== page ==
Following months of debate, continuing resolutions, and a last-minute veto threat, Congress finally passed an omnibus appropriation bill last Friday. The 2,232 page, $1.3 trillion spending bill covers each of the government's major areas of discretionary spending, from the military to healthcare. President Trump signed the behemoth bill and narrowly avoided 2018’s third federal government shutdown. So, that’s it, right? Well, not exactly. The bill that just became law was the budget bill for the fiscal year 2018 which ends on September 31, 2018. So what happens October 1, 2018, you might wonder. We’ll have to wait and see, but it should be a whole new budget. So, while we are done worrying about 2018, we are really just getting started.
Although we don’t see it often, there is a regular order to Congressional budget making. The process begins over the summer as agencies begin to formulate their budget requests and submit them to the President by December or early January at the latest. These requests are compiled and edited before being submitted on the first Monday in February as the President’s budget (although we have seen this date extended over recent years). Simultaneously, the Congressional budget committees work on producing a budget resolution which, while not legally binding, sets up the guidelines for the appropriation committees regarding maximum spending and saving. The 12 appropriation committees, in both chambers, then work to write spending bills to fund the government (its agencies) at the levels outlined in the budget resolution. If all goes well, the spending bills are passed out of each committee, in each chamber and ultimately sent the budget to the President for signature. However, as we have often written, few things follow regular order these days on the Hill.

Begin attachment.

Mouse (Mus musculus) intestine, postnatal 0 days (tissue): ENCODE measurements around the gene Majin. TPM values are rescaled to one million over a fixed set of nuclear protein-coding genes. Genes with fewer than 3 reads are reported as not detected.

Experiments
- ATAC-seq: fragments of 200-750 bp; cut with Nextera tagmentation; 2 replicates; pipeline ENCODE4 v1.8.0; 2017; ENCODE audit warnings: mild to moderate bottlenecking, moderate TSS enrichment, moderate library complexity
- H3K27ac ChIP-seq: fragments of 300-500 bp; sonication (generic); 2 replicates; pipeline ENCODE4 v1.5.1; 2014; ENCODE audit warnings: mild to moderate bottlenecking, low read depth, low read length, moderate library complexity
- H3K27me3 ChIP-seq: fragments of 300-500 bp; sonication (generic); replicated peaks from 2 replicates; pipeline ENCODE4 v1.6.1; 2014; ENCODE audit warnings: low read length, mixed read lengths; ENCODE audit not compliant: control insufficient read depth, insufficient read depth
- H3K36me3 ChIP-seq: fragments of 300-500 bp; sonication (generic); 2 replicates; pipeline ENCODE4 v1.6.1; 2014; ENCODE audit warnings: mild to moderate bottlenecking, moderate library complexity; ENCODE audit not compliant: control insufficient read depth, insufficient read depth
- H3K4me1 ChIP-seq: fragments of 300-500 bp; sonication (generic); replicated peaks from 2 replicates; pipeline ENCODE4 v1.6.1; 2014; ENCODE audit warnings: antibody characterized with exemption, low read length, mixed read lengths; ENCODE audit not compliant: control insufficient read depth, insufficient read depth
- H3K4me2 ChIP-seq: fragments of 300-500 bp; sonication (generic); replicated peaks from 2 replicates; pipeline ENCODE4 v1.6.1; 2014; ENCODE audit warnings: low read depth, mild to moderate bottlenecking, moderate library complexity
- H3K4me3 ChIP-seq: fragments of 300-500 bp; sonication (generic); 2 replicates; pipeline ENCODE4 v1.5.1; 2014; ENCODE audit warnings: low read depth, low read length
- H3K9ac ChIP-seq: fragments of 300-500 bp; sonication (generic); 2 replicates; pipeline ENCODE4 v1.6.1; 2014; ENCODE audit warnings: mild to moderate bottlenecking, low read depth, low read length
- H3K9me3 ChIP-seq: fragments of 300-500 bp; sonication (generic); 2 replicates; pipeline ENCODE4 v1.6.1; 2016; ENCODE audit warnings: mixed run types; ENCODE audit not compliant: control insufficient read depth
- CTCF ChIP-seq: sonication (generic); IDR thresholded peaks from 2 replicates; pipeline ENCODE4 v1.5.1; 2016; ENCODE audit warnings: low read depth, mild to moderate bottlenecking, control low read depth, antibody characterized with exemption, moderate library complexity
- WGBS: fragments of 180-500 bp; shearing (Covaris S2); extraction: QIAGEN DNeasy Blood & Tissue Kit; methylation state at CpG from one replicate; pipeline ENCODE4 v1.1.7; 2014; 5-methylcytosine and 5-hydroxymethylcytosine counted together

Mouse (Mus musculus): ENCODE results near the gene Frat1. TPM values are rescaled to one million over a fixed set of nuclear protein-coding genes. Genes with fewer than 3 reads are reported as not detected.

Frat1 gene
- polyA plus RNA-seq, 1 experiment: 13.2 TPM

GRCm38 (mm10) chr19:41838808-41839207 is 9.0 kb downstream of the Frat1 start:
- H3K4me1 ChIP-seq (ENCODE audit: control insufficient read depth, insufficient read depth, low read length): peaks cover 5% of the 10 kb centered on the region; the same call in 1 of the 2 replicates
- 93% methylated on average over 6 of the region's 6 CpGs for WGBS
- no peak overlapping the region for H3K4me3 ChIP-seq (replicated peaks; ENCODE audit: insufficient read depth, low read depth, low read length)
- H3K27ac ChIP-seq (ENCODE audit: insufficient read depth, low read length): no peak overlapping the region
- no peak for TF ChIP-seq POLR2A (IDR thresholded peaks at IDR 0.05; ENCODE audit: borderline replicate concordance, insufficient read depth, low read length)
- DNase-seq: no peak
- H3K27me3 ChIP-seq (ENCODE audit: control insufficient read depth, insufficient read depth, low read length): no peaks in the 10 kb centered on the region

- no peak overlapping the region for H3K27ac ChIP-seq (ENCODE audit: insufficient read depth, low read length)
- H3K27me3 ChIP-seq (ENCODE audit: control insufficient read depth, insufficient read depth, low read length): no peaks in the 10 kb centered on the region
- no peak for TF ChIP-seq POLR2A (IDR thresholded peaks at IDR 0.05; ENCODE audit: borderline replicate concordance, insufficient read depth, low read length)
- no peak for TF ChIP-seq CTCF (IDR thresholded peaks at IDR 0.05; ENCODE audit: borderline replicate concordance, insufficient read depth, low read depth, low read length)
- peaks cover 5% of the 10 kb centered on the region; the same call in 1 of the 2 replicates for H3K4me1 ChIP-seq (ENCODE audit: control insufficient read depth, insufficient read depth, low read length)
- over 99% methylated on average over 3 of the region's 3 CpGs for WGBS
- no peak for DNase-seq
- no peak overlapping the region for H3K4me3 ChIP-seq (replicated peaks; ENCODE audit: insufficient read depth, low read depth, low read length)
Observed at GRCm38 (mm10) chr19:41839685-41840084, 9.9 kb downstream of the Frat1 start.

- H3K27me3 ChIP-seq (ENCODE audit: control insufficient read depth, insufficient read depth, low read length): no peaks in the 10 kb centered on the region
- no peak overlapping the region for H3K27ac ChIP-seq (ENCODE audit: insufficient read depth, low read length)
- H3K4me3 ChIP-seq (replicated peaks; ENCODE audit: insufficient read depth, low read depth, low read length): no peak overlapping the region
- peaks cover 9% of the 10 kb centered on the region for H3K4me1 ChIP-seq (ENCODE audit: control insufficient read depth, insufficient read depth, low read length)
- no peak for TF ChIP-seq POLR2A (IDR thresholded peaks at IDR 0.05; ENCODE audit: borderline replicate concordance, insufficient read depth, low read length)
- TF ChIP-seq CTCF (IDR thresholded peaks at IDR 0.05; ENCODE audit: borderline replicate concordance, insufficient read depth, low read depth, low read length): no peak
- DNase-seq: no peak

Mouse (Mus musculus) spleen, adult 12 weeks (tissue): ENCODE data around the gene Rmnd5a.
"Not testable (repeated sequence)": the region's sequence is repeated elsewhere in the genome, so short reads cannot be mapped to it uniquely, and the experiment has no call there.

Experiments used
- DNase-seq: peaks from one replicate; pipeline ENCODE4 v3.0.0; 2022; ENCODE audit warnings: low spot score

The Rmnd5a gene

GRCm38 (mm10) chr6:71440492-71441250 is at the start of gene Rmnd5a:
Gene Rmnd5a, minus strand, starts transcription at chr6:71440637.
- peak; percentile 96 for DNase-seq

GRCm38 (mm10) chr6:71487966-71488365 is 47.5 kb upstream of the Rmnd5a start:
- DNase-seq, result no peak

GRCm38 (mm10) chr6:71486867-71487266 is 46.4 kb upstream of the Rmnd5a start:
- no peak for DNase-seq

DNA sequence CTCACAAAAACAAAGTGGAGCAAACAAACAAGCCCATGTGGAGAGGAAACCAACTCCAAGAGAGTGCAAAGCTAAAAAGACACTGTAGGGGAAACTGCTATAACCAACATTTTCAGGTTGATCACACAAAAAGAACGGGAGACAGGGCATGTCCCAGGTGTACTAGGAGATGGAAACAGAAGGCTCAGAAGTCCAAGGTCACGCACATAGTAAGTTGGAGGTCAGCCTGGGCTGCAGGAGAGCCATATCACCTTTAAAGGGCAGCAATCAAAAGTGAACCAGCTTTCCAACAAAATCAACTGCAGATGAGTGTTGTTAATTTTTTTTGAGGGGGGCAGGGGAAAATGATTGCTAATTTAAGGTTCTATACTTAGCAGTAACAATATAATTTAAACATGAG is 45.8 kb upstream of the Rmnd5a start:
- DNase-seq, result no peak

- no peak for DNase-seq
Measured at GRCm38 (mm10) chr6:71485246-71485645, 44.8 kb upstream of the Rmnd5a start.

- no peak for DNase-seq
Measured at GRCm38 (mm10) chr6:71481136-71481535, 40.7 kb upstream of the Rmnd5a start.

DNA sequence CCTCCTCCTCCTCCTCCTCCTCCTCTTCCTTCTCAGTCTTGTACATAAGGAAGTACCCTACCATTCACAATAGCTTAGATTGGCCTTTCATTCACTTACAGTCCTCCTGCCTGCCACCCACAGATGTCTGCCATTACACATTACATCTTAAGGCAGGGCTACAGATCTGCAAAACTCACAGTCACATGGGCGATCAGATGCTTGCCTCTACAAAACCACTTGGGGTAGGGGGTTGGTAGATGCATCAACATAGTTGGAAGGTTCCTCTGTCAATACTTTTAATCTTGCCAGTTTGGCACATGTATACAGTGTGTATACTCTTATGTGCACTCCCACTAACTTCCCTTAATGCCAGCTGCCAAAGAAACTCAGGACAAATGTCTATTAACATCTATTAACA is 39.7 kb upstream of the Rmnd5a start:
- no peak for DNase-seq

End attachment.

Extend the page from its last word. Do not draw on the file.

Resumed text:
2018’s lengthy budgetary process has pushed well into the budgetary timeline, as outlined above, for the 2019 budget; consequently, lawmakers now need to scurry to get ahead to meet their deadlines. Or do they? Although the President submitted his 2019 budget in early February, the same month’s CR set top-line spending numbers for the fiscal year 2019. This action would seem to make any budget resolution activity unnecessary as the goal of that process has already been met. So does that mean that the appropriation committees have already begun work on their 2019 bills? We sure hope so. But even if they have, for advocates and budget hawks, it’s still just the beginning.
*Contributing Author: West Connors